Ai Ai Brazilian English? Some thoughts!

Posted on January 18, 2012. Filed under: Uncategorized | Tags: , , , |

Michel Telo’s (sorry my keyboard won’t type out the accent on ‘o’) explosion of a song “Ai Ai Se Eu Te Pego’ shows that in other parts of the world, the lyrics do not necessarily need to be translated. Whether it is pop or opera, commercial gains mean that to reach the American market some businessmen feel an English translation is needed.

Without going into the merits of this new English version or the naivety of the businessmen behind Michelo, lessons can be drawn on why the translation should never have been made. It was clearly done by someone who is more inclined towards ‘Brazlish’ (Brazilian English) than a more native speaker form. For this reason, the English version may not be quite a hit as the original and Telo will not sell as much as the song has in his native language.

‘Delicious’

Maybe it will catch on but calling a girl ‘delicious’ is not a common description for a sexy looking woman. In Brazil ‘Gostosa’ fits perfectly, and why not? Foreigners who know Brazil can appreciate how great the food is as well as the beautiful women. Delicious is a Brazilian slang and frequently used expression to appraise the seductive behaviour of someone you are attracted too. Words like ‘fit’, ‘fine-looking’ and many others, are all different adjectives which are synonyms of the Brazilian ‘delicious’.

Unless it catches on, the word ‘delicious’ will continue to mean something you eat to the people in the English-speaking world. I’m sure in the rhythm and context of the song most people will clearly understand its meaning but there will be a slight confusion at first which is normal when you are listening to English spoken in another culture.

As English is now considered the Lingua Franca in the world there has to be an allowance for cultural differences because communication is paramount. This is also important between non-native and native communication but the idiomaticity of English can be a challenge.

Let’s take Telo ‘s ‘if I catch you’ line in his song. This is probably the most important line in the song. Why was the word ‘catch’ used? Shouldn’t it have been ‘get’? When you chase someone you can both ‘catch’ and ‘get’ someone. Also ‘have’ may also be possible. It is a matter of choice. It also is the strength of meaning that is important for someone who is still learning English than a person who is already proficient.

Let’s see some other simple example:

Drink a coffee v have a coffee

Wash the dishes v do the dishes

Drive the car to work v take the car to work

Which of the phrases above have clearer meanings? The first of course as the verbs state the action of the person. Verbs like ‘have’, ‘do’ and ‘get’ have very little or multiple meanings. They are not so easy for learners of English to use or understand. They are idiomatic in nature especially when combined with other words as the examples above. For the native speaker these empty or delexicalised verbs are naturally expected to be used, so for them the first phrases can sound strange. Should the more meaningful verbs be used then some adjustment would be needed as with the word ‘delicious’ above.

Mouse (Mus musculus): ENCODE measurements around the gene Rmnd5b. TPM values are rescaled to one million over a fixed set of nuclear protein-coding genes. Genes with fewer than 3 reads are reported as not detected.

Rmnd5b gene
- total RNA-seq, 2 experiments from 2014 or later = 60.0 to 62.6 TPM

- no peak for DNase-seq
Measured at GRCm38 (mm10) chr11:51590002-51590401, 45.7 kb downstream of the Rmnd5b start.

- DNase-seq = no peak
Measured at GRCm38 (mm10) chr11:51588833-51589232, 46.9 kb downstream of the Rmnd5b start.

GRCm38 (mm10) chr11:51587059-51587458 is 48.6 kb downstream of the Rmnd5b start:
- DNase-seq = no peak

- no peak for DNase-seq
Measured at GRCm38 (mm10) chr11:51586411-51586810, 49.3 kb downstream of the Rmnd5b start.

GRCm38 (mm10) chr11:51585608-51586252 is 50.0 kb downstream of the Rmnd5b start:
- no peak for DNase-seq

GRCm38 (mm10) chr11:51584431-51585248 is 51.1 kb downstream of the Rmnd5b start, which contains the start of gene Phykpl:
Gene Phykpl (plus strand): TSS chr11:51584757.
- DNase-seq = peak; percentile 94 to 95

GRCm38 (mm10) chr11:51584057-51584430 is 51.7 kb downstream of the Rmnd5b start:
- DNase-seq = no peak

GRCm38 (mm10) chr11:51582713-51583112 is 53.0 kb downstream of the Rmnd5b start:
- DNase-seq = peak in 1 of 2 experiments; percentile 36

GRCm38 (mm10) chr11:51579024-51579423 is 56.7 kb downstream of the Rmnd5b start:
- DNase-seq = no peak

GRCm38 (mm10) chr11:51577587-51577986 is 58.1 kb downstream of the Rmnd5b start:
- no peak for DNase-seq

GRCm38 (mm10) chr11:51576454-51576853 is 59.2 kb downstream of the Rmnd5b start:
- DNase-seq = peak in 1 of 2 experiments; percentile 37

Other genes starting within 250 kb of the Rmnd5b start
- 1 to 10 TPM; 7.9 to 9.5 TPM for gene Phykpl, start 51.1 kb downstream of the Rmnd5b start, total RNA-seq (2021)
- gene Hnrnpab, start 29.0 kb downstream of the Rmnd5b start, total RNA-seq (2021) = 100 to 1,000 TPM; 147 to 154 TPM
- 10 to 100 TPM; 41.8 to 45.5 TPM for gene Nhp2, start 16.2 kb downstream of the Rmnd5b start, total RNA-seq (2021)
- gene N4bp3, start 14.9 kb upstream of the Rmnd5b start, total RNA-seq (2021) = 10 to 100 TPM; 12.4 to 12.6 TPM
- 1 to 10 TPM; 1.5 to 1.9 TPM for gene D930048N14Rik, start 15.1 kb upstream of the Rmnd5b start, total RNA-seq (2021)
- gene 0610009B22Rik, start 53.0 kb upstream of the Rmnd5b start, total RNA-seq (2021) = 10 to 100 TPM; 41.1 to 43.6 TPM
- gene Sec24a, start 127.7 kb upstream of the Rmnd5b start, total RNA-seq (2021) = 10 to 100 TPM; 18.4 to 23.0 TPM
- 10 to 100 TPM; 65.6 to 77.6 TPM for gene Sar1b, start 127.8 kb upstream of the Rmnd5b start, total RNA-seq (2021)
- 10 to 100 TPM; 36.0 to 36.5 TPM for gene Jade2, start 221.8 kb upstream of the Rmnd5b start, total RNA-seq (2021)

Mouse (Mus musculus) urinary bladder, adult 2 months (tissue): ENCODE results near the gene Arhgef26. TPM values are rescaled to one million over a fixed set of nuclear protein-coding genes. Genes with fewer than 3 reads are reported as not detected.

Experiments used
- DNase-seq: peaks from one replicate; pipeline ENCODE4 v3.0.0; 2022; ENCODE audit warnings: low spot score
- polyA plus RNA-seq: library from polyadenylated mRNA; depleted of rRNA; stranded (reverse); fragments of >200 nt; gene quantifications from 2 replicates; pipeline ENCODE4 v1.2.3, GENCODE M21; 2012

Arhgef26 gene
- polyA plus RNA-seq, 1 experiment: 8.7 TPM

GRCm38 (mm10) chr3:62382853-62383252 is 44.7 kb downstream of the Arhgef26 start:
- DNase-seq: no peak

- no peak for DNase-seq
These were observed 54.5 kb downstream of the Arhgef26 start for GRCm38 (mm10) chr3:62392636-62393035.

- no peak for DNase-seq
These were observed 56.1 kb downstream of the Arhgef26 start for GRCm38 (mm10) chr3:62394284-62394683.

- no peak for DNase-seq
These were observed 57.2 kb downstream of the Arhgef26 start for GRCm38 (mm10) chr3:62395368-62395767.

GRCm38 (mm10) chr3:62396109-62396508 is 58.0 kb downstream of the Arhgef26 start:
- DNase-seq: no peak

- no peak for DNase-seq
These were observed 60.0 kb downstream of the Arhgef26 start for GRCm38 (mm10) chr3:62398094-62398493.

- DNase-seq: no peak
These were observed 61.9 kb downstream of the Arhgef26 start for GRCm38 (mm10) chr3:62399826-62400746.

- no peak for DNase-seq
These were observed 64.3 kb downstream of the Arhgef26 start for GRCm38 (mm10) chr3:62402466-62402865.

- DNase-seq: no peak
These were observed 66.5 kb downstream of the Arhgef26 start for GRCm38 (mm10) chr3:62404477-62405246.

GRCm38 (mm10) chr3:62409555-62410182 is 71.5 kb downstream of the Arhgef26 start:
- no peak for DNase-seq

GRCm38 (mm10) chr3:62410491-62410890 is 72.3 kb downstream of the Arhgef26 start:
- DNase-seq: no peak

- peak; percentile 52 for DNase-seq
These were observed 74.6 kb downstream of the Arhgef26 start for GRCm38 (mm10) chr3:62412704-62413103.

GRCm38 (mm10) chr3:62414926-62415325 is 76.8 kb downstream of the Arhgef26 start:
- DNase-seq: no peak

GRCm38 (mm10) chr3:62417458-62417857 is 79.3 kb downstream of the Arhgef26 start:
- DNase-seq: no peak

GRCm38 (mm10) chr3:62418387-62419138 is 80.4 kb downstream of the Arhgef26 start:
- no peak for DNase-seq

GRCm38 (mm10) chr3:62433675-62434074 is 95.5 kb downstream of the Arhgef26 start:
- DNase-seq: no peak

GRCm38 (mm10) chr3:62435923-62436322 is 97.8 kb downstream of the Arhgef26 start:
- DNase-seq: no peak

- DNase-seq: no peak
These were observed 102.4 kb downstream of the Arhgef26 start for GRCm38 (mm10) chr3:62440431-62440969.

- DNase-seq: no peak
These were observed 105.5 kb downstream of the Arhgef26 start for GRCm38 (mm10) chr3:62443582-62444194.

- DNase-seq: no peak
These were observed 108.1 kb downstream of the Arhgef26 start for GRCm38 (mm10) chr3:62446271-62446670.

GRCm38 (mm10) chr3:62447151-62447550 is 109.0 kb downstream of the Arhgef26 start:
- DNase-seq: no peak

“Ai Ai if….’

The translation of ‘If I catch you’ is predominantly based on meaning. This is from the perspective of the non-native speaker and not – especially for those who will be listening to this song in the USA – the expected language of the native speaker.

The song will seem funny or strange and very very foreign. The Carmen Maranda ‘ai ai ai’ doesn’t help either. However, it may catch on for this very reason but will not be taken seriously for its artistic value.

Therefore, it will be difficult for Telo to have his work taken seriously in the US. We can see how very few artists, who don’t dominate the language have been taken in by the American public. Certainly no Brazilians have reached the heights of artists like Celine Dion and Shakira who are examples of accepted non native foreign artist. It was perhaps their domination of the language that allowed them to be accepted by the American music buying public. For marketing reasons they have to communicate their work to the media and sing lyrics that seem natural.

Let’s hope Telo has a hit in the US with his English version but if longevity and recognition is his aim it will be a little longer before he and any other Brazilian artist makes a real breakthrough without a high level of English performance. A good English course is the key for Michel and Brazil has some of the best teachers.

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2 Responses to “Ai Ai Brazilian English? Some thoughts!”

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Hello Shaun,
I keep wondering if we somehow misunderstood the original version. Maybe he was running through the woods?
Just kidding. I do agree with you and native speakers are definitely more likely to see this as a joke rather than a good, `respectable` song. But then, this type of music is usually played in bars and after a couple of drinks nobody cares.

A lesson to be learned from the English version is what we already know: don’t trust anybody, learn (Eglish) for yourself.

Agreed Mila. I also this song could have a Wolf and Little Red Riding Hood as the protagonists. if I catch you, delicious, that’s where you’re going to kill me.


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